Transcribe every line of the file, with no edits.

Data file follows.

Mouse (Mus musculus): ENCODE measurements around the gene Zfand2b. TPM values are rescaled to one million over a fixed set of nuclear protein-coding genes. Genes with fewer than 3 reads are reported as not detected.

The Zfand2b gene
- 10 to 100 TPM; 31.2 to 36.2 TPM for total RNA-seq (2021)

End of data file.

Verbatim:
Mouse (Mus musculus): ENCODE measurements around the gene Zfand2b. TPM values are rescaled to one million over a fixed set of nuclear protein-coding genes. Genes with fewer than 3 reads are reported as not detected.

The Zfand2b gene
- 10 to 100 TPM; 31.2 to 36.2 TPM for total RNA-seq (2021)